Your leaking thatched hut during the restoration of a pre-Enlightenment state.


Hello, my name is Judas Gutenberg and this is my blaag (pronounced as you would the vomit noise "hyroop-bleuach").


decay & ruin
Biosphere II
dead malls
Irving housing

got that wrong

appropriate tech
Arduino μcontrollers
Backwoods Home
Fractal antenna

fun social media stuff

(nobody does!)

Like my brownhouse:
   escaping the Obsidian League
Sunday, June 19 2022

location: 800 feet west of Woodworth Lake, Fulton County, NY

It was still unseasonably cold today, but the clouds had finally dissipated, meaning we could finally put a large amount of solar electricity into the Chevy Bolt. (I'd bought yet another level II charger, and this one actually seemed to work, meaning we could now use the additional lower-current 240 volt charging circuit I'd added last weekend to the cabin.)
After another typical weekend morning of hot beverages and the New York Times Spelling Bee, Gretchen and I went separately down to the lake. Ramona followed Gretchen down, but Neville did not. Gretchen has found that our dock is best in the mornings, at least in this cooler weather, because that is when it gets sun; she finds the sun sets behind the hemlocks at around 1:30pm even near the summer solstice.
My work today focused on adding yet more brackets to the floating dock and then adding the necessary tabbed brackets to the eight-foot-long hinged section. Some of this work required undoing work I'd done previously. The most embarrassing of that earlier work was the four joist hangers I'd added to two of the joists on the floating dock (which I did prior to getting the lesson on how solidly a dock needs to be built). Removing joist hangers that have been nailed in proved impossible even with the huge crowbar I keep with the dock's toolkit. Fortunately, though, I've been carrying a Ryobi battery-powered angle grinder down to the dock when I work there, and it's proved useful on several occasions. I found that if I cut the heads off the nails used to secure a joist hanger, it comes off fairly easily. Then the remnants of the nails can be pounded in deeper and a proper bracket installed. I only did this procedure with one of the joists having joist hangers, as it looked like it was going to get additional stress from the connection to the hinged section of dock. It's possible the one weakly-installed joist can be left as is, since joists on either side of it are fully brackets and it is held in place with four lag screws in addition to the wimpy joist hangers.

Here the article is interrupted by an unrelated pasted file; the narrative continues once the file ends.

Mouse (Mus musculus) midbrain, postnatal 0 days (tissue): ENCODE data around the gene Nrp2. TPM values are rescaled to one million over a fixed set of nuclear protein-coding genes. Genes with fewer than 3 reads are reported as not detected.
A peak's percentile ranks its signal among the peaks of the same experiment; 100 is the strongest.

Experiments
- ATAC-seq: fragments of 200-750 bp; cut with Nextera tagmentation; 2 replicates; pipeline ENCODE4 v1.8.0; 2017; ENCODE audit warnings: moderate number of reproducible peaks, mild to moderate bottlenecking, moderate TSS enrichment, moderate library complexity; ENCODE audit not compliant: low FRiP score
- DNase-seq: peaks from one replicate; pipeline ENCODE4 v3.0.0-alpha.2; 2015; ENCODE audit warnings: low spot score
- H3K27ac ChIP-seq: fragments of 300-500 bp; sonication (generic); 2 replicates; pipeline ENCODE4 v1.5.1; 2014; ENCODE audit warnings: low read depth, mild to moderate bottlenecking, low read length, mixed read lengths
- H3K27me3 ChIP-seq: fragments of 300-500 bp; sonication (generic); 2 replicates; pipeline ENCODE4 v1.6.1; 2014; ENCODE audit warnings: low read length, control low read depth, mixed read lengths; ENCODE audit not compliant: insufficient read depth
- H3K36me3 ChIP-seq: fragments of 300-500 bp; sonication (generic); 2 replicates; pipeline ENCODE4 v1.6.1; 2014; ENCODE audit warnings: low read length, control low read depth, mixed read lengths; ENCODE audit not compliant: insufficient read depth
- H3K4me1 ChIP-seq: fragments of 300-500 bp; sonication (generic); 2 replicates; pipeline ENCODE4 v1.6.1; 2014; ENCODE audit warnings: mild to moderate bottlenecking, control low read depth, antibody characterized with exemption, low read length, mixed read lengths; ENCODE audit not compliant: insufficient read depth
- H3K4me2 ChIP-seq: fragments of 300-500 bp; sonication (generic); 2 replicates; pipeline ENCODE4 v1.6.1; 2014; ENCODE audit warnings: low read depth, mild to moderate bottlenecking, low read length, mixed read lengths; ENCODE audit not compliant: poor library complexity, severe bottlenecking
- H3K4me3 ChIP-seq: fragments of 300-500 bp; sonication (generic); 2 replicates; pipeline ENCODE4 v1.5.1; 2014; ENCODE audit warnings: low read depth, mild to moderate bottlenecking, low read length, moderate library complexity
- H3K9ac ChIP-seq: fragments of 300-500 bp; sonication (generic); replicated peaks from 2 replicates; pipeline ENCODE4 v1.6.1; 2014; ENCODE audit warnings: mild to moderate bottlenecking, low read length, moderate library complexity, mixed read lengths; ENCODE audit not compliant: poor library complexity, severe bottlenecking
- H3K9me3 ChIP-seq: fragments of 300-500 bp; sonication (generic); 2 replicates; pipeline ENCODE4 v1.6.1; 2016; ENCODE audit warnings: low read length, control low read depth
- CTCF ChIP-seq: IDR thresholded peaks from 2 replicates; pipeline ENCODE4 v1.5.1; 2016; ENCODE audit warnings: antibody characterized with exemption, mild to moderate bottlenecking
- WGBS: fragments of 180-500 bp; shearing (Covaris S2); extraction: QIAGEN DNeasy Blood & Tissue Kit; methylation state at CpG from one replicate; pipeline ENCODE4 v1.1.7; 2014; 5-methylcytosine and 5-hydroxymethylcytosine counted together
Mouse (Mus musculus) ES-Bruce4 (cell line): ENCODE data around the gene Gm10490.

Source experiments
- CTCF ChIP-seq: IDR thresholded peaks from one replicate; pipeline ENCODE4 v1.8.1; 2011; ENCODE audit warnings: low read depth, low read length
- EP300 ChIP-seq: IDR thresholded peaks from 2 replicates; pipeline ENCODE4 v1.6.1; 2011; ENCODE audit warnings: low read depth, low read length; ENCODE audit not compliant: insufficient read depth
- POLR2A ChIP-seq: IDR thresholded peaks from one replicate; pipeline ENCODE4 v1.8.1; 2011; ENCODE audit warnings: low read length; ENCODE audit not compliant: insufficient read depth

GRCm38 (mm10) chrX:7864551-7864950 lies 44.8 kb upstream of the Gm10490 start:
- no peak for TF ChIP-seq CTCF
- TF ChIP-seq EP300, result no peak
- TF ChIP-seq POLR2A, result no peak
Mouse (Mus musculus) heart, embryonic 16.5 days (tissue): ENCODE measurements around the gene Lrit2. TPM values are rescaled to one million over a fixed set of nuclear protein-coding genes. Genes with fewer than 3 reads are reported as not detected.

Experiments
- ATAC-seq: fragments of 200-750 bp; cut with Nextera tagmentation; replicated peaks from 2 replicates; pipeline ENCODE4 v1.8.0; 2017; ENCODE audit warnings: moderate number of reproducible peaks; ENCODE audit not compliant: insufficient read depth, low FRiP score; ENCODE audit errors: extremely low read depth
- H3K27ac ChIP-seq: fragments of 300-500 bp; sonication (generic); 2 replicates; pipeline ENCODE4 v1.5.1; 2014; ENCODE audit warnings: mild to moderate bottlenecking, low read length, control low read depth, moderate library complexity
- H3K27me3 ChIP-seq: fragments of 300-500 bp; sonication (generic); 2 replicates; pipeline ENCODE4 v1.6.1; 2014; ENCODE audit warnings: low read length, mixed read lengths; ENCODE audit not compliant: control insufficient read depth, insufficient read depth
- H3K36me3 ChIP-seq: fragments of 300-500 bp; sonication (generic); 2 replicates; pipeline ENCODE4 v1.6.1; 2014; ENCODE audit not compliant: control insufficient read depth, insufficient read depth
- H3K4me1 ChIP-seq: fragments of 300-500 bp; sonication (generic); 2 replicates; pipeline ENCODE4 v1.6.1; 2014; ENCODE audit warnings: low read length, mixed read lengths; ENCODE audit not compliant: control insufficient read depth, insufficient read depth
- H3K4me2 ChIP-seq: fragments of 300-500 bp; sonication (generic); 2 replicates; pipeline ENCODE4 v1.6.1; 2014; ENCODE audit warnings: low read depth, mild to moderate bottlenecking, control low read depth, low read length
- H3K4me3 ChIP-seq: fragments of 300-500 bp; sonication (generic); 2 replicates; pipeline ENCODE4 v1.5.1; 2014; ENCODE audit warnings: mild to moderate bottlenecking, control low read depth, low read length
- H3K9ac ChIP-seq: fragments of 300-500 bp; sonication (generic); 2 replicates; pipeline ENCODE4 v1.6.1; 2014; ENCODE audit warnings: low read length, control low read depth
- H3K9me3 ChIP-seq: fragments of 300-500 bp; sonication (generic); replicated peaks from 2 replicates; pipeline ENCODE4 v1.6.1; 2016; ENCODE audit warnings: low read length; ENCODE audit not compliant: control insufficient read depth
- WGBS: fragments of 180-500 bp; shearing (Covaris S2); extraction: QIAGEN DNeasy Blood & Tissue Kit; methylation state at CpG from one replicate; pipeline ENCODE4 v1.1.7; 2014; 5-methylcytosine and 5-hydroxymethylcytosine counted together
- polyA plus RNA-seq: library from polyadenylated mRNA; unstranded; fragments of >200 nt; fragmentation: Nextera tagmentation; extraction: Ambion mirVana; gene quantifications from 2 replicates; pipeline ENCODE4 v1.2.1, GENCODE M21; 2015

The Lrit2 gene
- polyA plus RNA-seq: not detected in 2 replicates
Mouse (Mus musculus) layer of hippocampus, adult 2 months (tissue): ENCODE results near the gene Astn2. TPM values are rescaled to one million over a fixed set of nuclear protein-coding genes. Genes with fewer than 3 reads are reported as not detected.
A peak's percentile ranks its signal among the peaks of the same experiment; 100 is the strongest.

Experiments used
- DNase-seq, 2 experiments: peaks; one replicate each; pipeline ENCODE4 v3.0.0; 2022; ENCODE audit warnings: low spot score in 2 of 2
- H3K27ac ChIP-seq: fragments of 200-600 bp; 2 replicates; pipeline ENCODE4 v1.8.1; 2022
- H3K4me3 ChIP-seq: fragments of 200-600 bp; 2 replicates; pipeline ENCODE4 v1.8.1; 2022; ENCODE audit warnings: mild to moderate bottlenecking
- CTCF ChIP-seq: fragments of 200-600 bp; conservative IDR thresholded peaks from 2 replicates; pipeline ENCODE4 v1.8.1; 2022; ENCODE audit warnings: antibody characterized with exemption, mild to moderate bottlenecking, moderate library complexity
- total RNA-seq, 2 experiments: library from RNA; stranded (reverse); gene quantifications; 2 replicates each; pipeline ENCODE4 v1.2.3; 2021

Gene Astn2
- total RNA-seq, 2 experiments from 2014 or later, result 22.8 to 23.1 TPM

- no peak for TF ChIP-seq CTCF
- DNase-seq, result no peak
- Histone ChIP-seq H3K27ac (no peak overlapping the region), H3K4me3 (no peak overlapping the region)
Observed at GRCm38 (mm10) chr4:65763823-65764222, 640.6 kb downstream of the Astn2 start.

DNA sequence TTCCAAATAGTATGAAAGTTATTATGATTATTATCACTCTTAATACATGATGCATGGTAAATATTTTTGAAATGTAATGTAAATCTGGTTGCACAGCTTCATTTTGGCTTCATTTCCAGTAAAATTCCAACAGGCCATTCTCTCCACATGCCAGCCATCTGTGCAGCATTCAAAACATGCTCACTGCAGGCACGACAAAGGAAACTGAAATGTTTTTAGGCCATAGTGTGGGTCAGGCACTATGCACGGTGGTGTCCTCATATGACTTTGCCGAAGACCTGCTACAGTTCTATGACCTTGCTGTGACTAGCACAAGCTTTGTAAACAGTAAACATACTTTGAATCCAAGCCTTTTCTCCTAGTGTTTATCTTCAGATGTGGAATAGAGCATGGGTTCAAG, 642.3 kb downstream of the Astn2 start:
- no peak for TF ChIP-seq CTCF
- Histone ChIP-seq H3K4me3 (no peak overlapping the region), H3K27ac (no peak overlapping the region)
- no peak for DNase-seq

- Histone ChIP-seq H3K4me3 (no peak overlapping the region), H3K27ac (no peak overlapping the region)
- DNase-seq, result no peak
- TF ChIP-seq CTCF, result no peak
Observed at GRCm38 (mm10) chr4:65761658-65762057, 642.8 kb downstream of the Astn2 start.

The other revision I made to existing work was on the end of the hinged dock section that will attach to the floating dock. I removed all its corner brackets (which are made of much thinner steel than the kind sold by Kadco) and replaced them with proper Kadco brackets, both of which had tabs having holes in them that could accept a connector pin measuring 27 by 3/4 inches. By the time I was done, nearly all the necessary hardware was in place. The little left to do involves a hinged connection between the fixed dock and the hinged dock and perhaps some eyebolts to connect anchors.
All this intense use of power tools, particularly last week when I was drilling holes through makeshift steel end brackets, has exposed me to a lot of failure modes. This hasn't been with the Ryobi power tools I've been using, which have held up just fine (and even their batteries have shown good endurance). I'm referring to the tool points attached specifically to the Ryobi impact driver. I've seen titanium-dipped drill bits turn useless after chewing into harder steel, drill bits separate from their hex-shank cores (a sort of delamination, not the usual breakage), and a hex shank for a socket wrench driver snap off inside the impact wrench's chuck.